The question of “What is a statistician?” could be the beginning of a lengthy conversation. A statistician is a professional, who deals with numbers and data across applied and theoretical areas of expertise. Statistics is at the very core of what drives commerce and industry, as well as virtually every other pursuit. According to the U.S. News & World Report, some 37,200 Americans hold rewarding and meaningful jobs as a statistician.
What Does a Statistician Do?
What does a statistician do? The statistician’s job description is varied depending on the job focus and the industry. For those looking for a general idea of what do statisticians do, it’s important to understand that the scope of the job market is currently at 2.3 million job openings. The job description of a statistician involves looking at data sets, but it’s more than just an at-a-glance profession. The statisticians job description involves hands-on data collection, analysis, and review to determine the best statistical techniques and processes. A statistician must also have a keen eye to understand and articulate trends and tendencies of populations and products.
The statistician career opportunities pop up in areas as far afield as the healthcare field, but also in finance, economics, product development, marketing, psychology, education, geography, and government. If there’s a way to think of a profession or field in terms of numbers or data, it’s possible for a statistician to work their “magic” in terms of analyzing those numbers, tracking trends, and producing visualizations in the form of reports, graphs, and charts.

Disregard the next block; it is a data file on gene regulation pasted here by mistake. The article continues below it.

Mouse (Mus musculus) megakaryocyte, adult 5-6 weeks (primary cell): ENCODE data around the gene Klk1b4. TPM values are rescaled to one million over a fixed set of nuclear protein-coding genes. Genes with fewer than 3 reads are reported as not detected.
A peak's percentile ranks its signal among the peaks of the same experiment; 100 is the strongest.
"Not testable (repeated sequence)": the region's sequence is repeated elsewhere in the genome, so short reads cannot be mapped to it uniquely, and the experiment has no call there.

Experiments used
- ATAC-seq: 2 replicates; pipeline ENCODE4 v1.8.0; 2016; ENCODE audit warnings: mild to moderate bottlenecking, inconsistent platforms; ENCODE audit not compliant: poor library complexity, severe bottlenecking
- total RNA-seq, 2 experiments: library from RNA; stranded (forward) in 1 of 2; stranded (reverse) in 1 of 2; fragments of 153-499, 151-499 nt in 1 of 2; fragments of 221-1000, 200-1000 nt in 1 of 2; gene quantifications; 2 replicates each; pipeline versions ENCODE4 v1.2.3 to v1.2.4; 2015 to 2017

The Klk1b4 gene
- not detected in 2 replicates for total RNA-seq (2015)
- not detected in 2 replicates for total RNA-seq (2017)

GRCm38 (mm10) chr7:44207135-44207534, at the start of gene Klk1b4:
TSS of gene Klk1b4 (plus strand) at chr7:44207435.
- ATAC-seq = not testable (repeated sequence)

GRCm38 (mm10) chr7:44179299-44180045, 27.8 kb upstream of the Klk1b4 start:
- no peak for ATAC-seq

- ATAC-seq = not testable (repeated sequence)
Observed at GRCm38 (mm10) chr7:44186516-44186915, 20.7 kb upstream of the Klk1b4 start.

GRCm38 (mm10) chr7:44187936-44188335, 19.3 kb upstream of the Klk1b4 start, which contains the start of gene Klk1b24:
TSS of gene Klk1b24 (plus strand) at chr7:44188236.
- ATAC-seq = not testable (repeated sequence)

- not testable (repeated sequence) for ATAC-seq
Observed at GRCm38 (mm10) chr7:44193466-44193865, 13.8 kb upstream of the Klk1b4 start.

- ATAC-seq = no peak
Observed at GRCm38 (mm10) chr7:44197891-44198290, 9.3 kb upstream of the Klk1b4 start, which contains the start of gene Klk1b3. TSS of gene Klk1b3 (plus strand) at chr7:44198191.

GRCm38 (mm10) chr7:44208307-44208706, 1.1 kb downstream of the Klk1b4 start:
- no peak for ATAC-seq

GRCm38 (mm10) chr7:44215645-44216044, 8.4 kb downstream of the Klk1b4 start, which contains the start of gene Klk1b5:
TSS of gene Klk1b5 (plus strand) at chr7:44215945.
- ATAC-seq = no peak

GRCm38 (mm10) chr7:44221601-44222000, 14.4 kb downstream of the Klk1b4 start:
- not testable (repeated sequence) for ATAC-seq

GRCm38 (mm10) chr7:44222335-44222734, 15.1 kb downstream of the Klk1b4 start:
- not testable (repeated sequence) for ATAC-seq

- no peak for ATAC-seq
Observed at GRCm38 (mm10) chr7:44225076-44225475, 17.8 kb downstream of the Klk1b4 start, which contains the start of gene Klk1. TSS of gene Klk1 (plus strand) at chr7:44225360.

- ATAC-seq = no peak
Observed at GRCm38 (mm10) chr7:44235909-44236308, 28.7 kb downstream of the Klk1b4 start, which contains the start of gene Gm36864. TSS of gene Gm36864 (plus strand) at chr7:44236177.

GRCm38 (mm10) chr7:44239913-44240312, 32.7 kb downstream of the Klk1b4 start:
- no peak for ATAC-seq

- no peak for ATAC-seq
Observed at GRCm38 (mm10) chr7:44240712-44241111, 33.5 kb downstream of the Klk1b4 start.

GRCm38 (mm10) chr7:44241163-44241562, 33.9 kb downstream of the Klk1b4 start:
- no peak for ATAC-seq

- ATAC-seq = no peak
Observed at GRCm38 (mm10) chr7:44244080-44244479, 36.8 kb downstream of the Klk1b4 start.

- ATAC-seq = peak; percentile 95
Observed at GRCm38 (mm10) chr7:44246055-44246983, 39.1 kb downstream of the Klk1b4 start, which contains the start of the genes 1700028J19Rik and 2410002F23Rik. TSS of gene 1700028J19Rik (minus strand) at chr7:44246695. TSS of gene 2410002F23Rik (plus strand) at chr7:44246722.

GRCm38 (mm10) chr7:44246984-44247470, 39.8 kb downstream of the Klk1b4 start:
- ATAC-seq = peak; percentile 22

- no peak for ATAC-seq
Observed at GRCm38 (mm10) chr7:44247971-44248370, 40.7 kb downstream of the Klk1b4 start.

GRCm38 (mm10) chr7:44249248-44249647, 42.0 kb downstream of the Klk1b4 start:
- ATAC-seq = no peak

Jobs with a Master’s in Statistics
The master’s level statistician jobs require a higher level of advanced academic knowledge and expertise. The good news is that online master’s programs in mathematics and statistics are designed to prepare students for the required on-the-job skills and knowledge. Imagine the field you’d most like to dive into, and chances are that there is some way to make a master’s degree in statistics work in that job employment area.
The dream jobs with a master’s in statistics might include a position as a director of sports analytics. It’s all about studying wins-and-losses, along with a whole lot else. A good way to visualize what they do is by watching Moneyball, that movie favorite that’s all about data and how it can become an essential part of competitive advantage and that glorious winning streak. If the field of sports or entertainment don’t sound attractive, there’s also potential as a data scientist, where a person could analyze and make recommendations about movies or virtually any other fun pastime.
How Do You Become a Statistician?
The general path toward becoming a statistician is to get a basic undergraduate education, to earn experience via on-the-job work experience or internships, and then, in most cases, it’s recommended to earn an advanced degree. To streamline the process, advanced coursework in linear algebra, calculus, and computational thinking can prepare students for the process as well as for the requirement of internships and competitions.